Photo of the day

Obama came to NCSU yesterday.  I had so many questions from journalists about “why North Carolina” and did my part to aid the speculation (because they asked).  In the end, though, it was all pretty much beside the point.  He came to NC to announce Raleigh and NCSU as a major hub in a Department of Energy program to foster public/private partnerships for high-tech manufacturing.  NCSU and the Triangle area are pretty much perfect for this.  Go us.  But I cannot help being amused at all the quite wrong speculation (including my own) on the purpose of his visit to NC.

Anyway, got a pretty good seat and decided I wanted more than smart phone images, so here’s one I took with my DSLR and telephoto lens

OLYMPUS DIGITAL CAMERA

Funny

I laughed until I had tears streaming down my cheeks:

Marriage and poverty

Okay, this may only be semi-coherent, but better that (I hope) than nothing.

Last week I read this Yglesias post basically saying that conservative approaches to increasing marriage is basically a lot of hot air.  To conservatives credit, I do think they are right to emphasize the value of marriage.  The empirical evidence that it is good for most people– especially kids being raised in one– is pretty overwhelming.  The hard part is, just what is the government supposed to do about this:

But that gets us to the really curious thing about the conservative marriage agenda—it doesn’t seem to exist.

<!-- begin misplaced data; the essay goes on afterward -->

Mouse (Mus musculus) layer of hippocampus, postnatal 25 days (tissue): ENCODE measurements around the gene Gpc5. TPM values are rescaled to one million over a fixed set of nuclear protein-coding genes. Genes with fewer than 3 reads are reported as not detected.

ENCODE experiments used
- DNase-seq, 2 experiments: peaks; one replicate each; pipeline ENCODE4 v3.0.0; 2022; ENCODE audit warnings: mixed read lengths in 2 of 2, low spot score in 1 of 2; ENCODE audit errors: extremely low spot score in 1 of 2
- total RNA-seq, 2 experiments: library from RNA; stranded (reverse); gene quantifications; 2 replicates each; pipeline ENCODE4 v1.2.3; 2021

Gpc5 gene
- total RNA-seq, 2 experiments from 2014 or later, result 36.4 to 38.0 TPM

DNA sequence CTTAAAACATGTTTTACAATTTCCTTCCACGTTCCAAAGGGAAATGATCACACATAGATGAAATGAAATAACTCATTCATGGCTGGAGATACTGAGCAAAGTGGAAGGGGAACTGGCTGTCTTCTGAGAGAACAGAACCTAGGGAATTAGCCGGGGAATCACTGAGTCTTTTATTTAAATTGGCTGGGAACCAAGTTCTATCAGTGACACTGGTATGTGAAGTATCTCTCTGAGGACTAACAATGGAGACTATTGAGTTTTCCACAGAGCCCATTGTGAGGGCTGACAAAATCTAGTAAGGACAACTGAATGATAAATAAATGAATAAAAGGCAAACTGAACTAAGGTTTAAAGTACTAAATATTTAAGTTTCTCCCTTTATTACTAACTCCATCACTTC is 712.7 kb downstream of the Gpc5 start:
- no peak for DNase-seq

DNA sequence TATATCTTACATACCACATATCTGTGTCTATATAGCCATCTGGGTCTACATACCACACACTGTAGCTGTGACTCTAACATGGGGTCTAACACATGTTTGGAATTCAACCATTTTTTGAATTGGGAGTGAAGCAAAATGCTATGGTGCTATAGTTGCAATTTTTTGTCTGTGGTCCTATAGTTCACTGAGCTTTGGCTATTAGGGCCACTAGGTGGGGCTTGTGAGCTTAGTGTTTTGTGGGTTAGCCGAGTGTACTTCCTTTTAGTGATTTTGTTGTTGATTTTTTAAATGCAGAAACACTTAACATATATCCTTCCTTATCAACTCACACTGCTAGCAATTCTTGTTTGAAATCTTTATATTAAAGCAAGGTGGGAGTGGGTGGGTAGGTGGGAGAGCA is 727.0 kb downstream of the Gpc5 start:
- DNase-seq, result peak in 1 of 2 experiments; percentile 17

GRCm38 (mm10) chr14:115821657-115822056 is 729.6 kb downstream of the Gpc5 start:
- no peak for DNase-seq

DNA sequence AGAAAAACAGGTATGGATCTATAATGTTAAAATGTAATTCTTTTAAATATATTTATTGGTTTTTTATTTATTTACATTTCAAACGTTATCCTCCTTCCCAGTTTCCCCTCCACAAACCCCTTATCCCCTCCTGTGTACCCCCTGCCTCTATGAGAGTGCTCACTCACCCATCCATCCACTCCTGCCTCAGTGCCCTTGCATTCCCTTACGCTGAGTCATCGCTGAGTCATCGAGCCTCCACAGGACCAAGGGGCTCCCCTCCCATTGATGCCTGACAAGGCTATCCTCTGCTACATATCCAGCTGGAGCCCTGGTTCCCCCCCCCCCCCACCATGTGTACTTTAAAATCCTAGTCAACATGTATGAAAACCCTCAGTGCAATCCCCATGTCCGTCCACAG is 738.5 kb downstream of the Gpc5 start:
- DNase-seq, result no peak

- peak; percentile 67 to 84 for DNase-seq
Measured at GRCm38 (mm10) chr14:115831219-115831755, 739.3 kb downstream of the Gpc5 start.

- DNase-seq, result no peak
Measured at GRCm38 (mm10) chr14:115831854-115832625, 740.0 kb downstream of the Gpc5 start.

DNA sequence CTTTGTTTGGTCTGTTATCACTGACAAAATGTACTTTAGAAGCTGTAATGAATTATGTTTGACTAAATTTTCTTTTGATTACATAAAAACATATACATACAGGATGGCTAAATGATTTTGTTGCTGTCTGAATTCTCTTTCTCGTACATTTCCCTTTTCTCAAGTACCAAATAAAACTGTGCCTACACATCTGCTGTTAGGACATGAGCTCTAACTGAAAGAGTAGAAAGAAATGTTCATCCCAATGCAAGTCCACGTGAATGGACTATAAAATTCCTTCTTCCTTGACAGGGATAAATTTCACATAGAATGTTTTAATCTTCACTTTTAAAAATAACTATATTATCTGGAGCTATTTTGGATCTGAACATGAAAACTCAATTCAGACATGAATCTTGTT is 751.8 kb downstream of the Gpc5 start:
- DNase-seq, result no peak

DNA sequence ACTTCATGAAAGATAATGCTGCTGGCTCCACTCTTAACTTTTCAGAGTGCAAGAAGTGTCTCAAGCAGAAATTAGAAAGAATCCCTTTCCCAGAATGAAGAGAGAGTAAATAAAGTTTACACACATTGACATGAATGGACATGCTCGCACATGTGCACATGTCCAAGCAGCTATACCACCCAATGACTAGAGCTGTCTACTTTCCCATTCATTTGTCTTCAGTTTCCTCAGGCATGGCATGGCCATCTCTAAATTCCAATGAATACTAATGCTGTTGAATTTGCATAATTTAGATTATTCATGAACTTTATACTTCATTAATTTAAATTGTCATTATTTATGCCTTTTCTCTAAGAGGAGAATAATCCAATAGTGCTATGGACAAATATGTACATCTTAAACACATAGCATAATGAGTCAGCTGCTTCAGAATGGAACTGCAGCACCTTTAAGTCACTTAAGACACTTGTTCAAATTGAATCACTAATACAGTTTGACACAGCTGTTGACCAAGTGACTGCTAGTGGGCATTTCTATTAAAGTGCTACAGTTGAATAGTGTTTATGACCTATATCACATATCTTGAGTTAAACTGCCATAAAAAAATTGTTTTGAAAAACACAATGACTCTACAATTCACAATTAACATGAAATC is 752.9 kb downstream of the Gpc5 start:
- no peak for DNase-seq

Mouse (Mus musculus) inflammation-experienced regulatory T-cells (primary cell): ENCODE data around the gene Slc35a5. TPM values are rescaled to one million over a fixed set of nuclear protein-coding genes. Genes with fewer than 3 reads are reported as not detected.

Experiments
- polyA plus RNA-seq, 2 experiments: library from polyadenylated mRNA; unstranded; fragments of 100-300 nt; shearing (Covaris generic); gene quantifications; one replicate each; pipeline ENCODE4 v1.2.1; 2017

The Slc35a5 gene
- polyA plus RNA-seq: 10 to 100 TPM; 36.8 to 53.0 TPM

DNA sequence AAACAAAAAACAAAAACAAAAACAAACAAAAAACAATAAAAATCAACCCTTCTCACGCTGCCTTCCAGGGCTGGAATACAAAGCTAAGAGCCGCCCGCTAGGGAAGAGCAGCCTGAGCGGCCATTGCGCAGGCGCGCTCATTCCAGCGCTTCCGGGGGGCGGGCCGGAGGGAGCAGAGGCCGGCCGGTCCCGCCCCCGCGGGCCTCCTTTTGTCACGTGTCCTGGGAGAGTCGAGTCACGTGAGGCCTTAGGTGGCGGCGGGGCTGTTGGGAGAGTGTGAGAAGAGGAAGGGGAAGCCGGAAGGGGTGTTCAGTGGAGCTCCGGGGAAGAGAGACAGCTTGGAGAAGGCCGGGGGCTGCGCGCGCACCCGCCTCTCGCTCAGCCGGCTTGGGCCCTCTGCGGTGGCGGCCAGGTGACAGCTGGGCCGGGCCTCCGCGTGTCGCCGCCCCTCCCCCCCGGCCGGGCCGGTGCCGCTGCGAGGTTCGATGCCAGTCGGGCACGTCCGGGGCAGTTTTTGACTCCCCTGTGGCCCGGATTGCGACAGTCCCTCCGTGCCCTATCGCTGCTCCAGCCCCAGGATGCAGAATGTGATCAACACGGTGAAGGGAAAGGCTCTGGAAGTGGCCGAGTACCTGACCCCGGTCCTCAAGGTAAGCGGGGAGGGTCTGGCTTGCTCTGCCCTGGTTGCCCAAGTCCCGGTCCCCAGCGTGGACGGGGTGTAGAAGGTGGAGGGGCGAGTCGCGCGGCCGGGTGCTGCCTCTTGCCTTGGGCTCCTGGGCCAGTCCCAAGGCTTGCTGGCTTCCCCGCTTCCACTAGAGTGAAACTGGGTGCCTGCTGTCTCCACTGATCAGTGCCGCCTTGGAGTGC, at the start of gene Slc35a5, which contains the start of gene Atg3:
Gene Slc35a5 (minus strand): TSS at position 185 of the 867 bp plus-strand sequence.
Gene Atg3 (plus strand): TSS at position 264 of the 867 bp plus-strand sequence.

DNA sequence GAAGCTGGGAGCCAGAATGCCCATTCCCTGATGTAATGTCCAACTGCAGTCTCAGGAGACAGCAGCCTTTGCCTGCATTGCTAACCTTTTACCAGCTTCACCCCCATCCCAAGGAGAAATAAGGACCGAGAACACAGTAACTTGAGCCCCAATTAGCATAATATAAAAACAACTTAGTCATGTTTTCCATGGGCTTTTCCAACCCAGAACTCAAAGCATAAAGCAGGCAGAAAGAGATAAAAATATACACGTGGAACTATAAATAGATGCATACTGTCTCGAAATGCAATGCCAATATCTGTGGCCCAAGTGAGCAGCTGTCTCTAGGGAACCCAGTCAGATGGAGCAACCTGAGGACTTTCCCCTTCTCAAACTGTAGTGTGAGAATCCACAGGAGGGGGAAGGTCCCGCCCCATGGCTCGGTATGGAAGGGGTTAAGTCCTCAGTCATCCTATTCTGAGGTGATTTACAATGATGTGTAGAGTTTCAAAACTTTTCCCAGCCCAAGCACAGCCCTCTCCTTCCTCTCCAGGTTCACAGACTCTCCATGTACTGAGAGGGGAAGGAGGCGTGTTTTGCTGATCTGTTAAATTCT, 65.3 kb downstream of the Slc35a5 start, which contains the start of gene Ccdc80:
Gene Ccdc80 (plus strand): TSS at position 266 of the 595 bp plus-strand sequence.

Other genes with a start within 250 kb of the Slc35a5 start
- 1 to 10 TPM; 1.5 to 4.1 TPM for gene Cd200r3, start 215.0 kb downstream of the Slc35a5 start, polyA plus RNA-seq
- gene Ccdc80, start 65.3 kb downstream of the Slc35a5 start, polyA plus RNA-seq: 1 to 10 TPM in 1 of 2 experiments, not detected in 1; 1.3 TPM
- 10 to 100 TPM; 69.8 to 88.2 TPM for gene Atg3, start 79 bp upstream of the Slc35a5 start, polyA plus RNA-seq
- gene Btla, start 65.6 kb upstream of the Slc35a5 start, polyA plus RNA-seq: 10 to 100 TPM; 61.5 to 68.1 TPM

There is a serious obstacle to my preferred agenda for helping poor people by giving them more money and subsidizing their wages. To do that, you would need to get the funds from somewhere. That would mean some reductions in current spending and some increases in taxes. But people generally don’t like paying higher taxes and the people who benefit from spending programs don’t like to accept cuts. So it’s tough, politically. But conceptually speaking it’s quite clear that the government has the technical capacity to cut checks (Social Security works fine) and dispense wage subsidies (so does the earned income tax credit). One thing I like about this “give people money” agenda is that I think it correctly incorporates some conservative skepticism about the ability of the government to organize large-scale ambitious social engineering schemes.

And yet when it comes to marriage, conservatives seem to forget these lessons. The government can’t run a preschool but it can … reorganize people’s romantic lives on a massive scale? How? …

One answer that Ross Douthat and Reihan Salam sort of walked up to in their bookGrand New Party from several years back is that we ought to return to cruelly shunning single mothers and their children. Treat them really, really, really poorly like we would have 50 years ago. Call them “illegitimate” and rather than try toameliorate the problems of being raised in a one-adult household, go out of our way to exacerbate them. Make life as awful as possible for single parents and their kids, and in the future you probably will see fewer single parents. The big problem with this idea, however, is that it involves deliberate cruelty to innocent people, which is morally wrong. So wrong that you never see conservatives explicitly avow it. Because it’s really obviously wrong to be deliberately cruel to innocent people.